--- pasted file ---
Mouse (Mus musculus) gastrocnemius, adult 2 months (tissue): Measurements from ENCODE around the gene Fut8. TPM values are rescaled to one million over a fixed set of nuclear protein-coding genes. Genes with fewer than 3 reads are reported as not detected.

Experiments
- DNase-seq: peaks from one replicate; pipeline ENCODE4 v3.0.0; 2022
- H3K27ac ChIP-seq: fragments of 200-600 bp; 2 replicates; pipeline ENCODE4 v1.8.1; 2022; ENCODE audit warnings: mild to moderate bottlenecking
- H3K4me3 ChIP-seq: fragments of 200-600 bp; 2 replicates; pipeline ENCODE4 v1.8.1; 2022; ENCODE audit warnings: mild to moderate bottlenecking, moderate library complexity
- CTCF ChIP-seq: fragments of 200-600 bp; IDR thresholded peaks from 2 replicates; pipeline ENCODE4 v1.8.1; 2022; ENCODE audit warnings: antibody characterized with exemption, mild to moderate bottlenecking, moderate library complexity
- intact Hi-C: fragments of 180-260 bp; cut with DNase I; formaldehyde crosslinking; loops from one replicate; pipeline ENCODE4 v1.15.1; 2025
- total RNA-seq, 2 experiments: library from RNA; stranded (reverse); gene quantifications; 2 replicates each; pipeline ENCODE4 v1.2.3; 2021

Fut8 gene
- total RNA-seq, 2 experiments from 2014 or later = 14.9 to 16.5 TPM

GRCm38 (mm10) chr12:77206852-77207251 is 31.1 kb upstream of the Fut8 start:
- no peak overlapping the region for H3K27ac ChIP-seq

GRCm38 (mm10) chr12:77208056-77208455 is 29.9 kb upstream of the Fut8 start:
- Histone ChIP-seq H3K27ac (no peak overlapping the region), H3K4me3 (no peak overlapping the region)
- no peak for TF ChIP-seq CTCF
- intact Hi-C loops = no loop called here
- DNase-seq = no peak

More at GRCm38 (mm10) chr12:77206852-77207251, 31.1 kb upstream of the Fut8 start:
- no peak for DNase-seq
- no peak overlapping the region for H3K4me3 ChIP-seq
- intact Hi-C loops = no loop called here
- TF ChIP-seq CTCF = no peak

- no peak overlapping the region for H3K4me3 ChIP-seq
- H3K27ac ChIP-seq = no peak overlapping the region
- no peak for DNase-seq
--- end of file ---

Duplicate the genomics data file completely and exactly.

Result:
Mouse (Mus musculus) gastrocnemius, adult 2 months (tissue): Measurements from ENCODE around the gene Fut8. TPM values are rescaled to one million over a fixed set of nuclear protein-coding genes. Genes with fewer than 3 reads are reported as not detected.

Experiments
- DNase-seq: peaks from one replicate; pipeline ENCODE4 v3.0.0; 2022
- H3K27ac ChIP-seq: fragments of 200-600 bp; 2 replicates; pipeline ENCODE4 v1.8.1; 2022; ENCODE audit warnings: mild to moderate bottlenecking
- H3K4me3 ChIP-seq: fragments of 200-600 bp; 2 replicates; pipeline ENCODE4 v1.8.1; 2022; ENCODE audit warnings: mild to moderate bottlenecking, moderate library complexity
- CTCF ChIP-seq: fragments of 200-600 bp; IDR thresholded peaks from 2 replicates; pipeline ENCODE4 v1.8.1; 2022; ENCODE audit warnings: antibody characterized with exemption, mild to moderate bottlenecking, moderate library complexity
- intact Hi-C: fragments of 180-260 bp; cut with DNase I; formaldehyde crosslinking; loops from one replicate; pipeline ENCODE4 v1.15.1; 2025
- total RNA-seq, 2 experiments: library from RNA; stranded (reverse); gene quantifications; 2 replicates each; pipeline ENCODE4 v1.2.3; 2021

Fut8 gene
- total RNA-seq, 2 experiments from 2014 or later = 14.9 to 16.5 TPM

GRCm38 (mm10) chr12:77206852-77207251 is 31.1 kb upstream of the Fut8 start:
- no peak overlapping the region for H3K27ac ChIP-seq

GRCm38 (mm10) chr12:77208056-77208455 is 29.9 kb upstream of the Fut8 start:
- Histone ChIP-seq H3K27ac (no peak overlapping the region), H3K4me3 (no peak overlapping the region)
- no peak for TF ChIP-seq CTCF
- intact Hi-C loops = no loop called here
- DNase-seq = no peak

More at GRCm38 (mm10) chr12:77206852-77207251, 31.1 kb upstream of the Fut8 start:
- no peak for DNase-seq
- no peak overlapping the region for H3K4me3 ChIP-seq
- intact Hi-C loops = no loop called here
- TF ChIP-seq CTCF = no peak

- no peak overlapping the region for H3K4me3 ChIP-seq
- H3K27ac ChIP-seq = no peak overlapping the region
- no peak for DNase-seq